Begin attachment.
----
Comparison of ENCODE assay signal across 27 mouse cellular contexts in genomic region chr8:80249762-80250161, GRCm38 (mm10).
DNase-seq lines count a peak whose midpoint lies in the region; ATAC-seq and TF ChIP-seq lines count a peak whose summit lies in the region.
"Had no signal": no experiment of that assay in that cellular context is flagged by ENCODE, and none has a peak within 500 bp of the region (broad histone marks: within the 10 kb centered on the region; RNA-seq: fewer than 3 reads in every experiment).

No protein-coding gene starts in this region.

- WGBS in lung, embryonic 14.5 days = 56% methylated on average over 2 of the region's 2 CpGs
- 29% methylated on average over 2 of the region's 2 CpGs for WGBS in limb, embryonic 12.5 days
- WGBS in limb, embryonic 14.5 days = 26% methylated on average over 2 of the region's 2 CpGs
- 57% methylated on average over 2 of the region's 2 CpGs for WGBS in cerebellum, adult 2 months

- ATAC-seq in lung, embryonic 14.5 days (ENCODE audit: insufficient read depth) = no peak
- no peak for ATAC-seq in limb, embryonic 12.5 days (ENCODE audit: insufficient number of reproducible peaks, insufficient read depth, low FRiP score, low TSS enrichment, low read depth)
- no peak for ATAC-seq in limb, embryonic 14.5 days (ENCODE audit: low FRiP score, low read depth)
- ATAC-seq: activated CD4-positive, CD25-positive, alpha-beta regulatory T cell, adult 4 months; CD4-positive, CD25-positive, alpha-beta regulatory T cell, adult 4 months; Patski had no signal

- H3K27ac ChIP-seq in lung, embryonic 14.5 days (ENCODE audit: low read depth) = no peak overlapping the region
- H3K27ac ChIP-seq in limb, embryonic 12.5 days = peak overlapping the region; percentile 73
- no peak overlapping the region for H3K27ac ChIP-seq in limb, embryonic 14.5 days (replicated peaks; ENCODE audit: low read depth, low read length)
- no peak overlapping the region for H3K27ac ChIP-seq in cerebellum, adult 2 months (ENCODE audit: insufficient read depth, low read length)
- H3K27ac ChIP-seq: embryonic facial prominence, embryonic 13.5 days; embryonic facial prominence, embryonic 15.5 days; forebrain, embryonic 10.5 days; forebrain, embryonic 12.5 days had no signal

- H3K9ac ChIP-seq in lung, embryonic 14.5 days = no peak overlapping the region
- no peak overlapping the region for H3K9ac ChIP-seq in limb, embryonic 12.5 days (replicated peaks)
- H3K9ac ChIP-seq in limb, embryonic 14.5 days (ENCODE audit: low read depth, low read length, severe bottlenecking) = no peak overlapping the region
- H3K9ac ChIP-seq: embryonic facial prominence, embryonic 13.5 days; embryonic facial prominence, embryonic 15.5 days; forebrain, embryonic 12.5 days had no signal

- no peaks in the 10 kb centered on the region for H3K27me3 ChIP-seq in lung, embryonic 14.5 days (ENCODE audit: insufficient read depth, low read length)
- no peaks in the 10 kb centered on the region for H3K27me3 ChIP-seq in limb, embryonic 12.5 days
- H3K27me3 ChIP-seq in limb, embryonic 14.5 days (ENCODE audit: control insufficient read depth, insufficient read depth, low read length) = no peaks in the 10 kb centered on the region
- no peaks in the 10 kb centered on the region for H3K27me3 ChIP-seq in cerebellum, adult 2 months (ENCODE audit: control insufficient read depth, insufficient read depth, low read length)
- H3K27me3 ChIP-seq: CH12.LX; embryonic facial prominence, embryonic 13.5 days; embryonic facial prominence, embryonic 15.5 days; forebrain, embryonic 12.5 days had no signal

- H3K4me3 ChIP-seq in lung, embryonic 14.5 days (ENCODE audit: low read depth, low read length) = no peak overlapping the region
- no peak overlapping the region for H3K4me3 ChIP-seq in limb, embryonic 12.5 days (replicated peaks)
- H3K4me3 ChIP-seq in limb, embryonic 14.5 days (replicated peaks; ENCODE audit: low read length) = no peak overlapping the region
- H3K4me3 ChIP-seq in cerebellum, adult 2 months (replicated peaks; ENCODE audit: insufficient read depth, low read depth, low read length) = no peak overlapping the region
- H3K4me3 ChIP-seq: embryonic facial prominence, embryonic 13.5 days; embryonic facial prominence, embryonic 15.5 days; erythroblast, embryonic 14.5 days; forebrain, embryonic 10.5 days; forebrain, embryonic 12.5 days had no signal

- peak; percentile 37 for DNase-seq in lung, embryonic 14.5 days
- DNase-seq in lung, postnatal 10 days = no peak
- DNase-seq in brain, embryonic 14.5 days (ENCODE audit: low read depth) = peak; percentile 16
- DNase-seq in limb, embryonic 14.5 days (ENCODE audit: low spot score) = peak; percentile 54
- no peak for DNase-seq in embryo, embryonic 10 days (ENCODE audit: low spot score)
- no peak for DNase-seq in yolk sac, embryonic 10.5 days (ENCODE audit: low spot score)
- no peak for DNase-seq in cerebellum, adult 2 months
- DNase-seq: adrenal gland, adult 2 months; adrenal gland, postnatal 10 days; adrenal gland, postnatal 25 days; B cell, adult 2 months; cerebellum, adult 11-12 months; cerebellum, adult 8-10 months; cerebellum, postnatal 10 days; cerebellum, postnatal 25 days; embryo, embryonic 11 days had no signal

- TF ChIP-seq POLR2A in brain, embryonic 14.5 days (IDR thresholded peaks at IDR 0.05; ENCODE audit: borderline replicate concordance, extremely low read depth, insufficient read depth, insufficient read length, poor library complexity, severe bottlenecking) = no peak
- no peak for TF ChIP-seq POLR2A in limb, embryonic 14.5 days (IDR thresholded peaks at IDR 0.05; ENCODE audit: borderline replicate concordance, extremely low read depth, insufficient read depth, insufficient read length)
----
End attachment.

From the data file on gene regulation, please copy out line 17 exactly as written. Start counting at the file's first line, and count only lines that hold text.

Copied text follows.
- H3K27ac ChIP-seq: embryonic facial prominence, embryonic 13.5 days; embryonic facial prominence, embryonic 15.5 days; forebrain, embryonic 10.5 days; forebrain, embryonic 12.5 days had no signal